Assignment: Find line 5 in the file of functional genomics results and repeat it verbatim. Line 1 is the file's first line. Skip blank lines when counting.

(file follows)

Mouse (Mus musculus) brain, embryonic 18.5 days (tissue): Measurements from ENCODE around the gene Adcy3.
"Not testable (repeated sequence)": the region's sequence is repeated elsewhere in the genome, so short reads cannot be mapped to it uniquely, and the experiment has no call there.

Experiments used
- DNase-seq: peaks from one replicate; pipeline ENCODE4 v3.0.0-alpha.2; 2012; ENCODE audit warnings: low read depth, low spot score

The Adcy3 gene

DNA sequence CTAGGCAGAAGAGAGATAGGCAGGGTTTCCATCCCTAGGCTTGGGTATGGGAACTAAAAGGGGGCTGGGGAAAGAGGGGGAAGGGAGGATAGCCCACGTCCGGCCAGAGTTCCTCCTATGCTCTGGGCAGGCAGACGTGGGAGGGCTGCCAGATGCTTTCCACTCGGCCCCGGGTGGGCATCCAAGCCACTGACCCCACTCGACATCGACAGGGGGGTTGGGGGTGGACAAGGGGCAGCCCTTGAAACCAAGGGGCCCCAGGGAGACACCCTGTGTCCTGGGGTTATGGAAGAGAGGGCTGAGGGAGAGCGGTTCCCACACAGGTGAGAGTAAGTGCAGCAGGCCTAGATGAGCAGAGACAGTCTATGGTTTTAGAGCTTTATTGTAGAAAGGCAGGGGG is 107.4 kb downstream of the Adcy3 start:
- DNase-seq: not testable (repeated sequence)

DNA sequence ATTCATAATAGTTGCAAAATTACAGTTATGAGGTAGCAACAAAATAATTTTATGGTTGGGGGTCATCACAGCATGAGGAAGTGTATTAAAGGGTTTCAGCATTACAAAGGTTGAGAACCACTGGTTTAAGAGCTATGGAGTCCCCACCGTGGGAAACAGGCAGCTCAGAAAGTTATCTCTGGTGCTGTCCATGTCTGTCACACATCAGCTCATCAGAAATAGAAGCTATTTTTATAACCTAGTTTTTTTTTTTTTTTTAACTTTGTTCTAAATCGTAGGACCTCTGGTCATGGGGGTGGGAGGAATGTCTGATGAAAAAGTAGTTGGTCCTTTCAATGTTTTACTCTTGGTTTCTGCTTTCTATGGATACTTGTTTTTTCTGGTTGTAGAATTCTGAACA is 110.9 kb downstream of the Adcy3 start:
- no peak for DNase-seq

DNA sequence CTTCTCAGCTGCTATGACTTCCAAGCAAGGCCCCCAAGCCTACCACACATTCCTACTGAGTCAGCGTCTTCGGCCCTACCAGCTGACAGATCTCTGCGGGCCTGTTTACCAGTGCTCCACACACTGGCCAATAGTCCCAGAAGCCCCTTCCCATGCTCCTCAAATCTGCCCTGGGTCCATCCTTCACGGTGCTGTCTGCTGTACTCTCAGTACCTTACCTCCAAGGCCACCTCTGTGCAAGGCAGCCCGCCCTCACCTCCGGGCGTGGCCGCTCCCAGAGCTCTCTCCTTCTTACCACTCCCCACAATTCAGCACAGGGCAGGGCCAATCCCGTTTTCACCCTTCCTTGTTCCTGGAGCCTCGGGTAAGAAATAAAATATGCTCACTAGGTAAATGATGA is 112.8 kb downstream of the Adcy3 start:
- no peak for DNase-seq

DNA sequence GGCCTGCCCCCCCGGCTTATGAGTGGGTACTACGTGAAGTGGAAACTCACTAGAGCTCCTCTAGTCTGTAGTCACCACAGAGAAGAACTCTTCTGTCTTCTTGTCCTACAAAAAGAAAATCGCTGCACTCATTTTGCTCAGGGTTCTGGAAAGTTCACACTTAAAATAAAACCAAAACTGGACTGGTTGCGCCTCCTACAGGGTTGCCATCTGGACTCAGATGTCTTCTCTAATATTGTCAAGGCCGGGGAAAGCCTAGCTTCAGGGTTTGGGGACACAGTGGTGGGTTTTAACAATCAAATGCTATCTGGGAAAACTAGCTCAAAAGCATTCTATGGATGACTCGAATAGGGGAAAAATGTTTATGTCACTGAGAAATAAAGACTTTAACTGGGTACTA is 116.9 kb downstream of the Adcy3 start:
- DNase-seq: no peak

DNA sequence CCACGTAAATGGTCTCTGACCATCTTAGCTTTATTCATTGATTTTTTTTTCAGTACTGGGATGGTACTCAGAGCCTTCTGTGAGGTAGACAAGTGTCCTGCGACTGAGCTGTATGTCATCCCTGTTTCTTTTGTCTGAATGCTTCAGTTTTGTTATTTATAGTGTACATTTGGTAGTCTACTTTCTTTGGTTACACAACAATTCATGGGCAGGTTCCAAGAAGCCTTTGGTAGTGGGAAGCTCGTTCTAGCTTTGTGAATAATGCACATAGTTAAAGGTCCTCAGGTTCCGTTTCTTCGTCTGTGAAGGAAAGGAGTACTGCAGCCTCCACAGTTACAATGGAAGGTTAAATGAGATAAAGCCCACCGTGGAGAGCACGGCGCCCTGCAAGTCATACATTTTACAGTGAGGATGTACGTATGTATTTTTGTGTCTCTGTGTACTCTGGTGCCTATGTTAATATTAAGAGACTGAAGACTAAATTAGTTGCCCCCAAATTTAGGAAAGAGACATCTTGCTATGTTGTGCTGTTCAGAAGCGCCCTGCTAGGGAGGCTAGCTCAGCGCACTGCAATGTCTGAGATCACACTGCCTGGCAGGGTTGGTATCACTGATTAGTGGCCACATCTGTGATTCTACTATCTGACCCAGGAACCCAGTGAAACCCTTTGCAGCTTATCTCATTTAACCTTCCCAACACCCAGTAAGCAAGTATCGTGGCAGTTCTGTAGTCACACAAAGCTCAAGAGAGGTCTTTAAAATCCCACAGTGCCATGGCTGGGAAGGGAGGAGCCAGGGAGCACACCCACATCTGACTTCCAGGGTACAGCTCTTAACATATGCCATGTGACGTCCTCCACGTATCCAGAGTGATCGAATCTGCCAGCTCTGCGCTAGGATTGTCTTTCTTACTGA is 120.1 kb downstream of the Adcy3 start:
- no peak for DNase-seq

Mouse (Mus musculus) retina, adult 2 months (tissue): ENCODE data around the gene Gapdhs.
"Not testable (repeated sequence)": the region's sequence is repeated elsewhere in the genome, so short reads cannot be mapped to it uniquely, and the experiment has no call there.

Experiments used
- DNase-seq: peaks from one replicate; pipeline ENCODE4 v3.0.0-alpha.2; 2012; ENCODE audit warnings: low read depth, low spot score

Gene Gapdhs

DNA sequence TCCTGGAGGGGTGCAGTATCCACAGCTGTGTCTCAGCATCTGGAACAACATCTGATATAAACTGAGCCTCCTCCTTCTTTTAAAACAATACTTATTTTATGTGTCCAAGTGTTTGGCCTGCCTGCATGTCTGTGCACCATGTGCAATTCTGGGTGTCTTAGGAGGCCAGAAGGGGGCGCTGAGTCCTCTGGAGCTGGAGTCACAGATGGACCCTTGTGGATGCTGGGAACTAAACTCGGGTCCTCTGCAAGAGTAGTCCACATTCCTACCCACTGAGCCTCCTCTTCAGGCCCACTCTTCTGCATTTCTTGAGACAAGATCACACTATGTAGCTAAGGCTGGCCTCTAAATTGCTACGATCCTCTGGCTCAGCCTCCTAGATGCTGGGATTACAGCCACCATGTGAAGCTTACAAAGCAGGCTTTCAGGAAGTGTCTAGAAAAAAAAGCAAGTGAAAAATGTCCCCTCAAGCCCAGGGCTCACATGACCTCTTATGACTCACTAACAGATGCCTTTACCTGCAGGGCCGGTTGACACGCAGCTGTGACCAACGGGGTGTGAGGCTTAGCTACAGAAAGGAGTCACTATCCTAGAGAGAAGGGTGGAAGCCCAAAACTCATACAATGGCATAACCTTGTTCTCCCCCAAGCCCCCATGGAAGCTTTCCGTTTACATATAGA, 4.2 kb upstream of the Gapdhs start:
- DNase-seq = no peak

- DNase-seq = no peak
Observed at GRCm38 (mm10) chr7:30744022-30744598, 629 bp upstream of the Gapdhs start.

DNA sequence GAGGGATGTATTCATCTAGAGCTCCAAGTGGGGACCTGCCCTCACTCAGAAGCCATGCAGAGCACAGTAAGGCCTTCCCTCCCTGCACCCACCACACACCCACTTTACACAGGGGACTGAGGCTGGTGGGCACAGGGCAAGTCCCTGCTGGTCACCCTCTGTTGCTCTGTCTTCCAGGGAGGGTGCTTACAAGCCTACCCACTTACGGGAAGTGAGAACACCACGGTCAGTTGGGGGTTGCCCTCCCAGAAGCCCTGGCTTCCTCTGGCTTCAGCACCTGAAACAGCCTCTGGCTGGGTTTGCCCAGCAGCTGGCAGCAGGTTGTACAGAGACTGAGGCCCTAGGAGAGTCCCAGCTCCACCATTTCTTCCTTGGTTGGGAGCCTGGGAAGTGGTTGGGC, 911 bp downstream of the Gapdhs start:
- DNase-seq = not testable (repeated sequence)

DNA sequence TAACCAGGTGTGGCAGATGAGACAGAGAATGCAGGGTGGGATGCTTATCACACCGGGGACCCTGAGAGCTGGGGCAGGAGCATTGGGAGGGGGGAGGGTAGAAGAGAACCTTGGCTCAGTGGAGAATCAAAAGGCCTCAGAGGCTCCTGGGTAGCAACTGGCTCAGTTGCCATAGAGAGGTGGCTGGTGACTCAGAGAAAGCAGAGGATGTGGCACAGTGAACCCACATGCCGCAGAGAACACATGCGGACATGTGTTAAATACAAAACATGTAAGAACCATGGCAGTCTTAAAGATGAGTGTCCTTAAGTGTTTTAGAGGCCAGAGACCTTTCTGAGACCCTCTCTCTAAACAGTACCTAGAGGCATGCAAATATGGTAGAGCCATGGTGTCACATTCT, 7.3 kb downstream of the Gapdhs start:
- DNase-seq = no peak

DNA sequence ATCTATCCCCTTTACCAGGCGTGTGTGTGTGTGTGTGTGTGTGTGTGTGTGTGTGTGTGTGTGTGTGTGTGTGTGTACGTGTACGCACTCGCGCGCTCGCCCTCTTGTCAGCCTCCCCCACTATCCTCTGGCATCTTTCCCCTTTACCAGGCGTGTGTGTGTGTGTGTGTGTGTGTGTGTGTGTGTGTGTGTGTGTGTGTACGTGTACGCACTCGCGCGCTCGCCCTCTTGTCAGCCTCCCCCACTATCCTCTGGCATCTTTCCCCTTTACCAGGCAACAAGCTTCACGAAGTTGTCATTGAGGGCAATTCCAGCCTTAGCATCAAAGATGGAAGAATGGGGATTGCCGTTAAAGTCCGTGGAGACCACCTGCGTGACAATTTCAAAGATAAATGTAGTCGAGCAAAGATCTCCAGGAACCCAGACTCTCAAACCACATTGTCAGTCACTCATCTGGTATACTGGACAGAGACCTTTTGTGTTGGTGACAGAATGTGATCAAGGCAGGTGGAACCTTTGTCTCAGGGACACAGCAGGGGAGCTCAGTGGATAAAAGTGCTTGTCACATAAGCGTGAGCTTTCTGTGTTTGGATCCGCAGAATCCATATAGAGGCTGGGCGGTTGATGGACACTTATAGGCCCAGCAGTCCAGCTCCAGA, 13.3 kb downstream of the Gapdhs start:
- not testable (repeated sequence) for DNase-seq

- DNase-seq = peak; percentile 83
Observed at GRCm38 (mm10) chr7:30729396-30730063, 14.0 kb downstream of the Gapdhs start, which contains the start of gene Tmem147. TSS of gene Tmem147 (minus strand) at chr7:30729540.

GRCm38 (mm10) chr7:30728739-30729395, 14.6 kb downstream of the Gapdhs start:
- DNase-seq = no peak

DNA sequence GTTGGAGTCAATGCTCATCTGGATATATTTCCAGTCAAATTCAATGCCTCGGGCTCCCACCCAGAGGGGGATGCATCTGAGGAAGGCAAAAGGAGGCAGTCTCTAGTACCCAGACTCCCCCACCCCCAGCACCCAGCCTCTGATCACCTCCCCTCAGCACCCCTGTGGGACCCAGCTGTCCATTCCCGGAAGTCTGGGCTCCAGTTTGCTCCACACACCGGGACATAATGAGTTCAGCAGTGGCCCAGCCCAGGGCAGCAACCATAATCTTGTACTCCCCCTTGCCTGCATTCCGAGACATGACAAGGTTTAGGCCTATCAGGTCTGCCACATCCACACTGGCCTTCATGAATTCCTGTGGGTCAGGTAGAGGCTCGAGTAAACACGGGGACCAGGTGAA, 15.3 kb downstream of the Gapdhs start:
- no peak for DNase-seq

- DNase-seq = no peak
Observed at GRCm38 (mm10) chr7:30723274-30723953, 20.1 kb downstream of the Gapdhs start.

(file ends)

The Adcy3 gene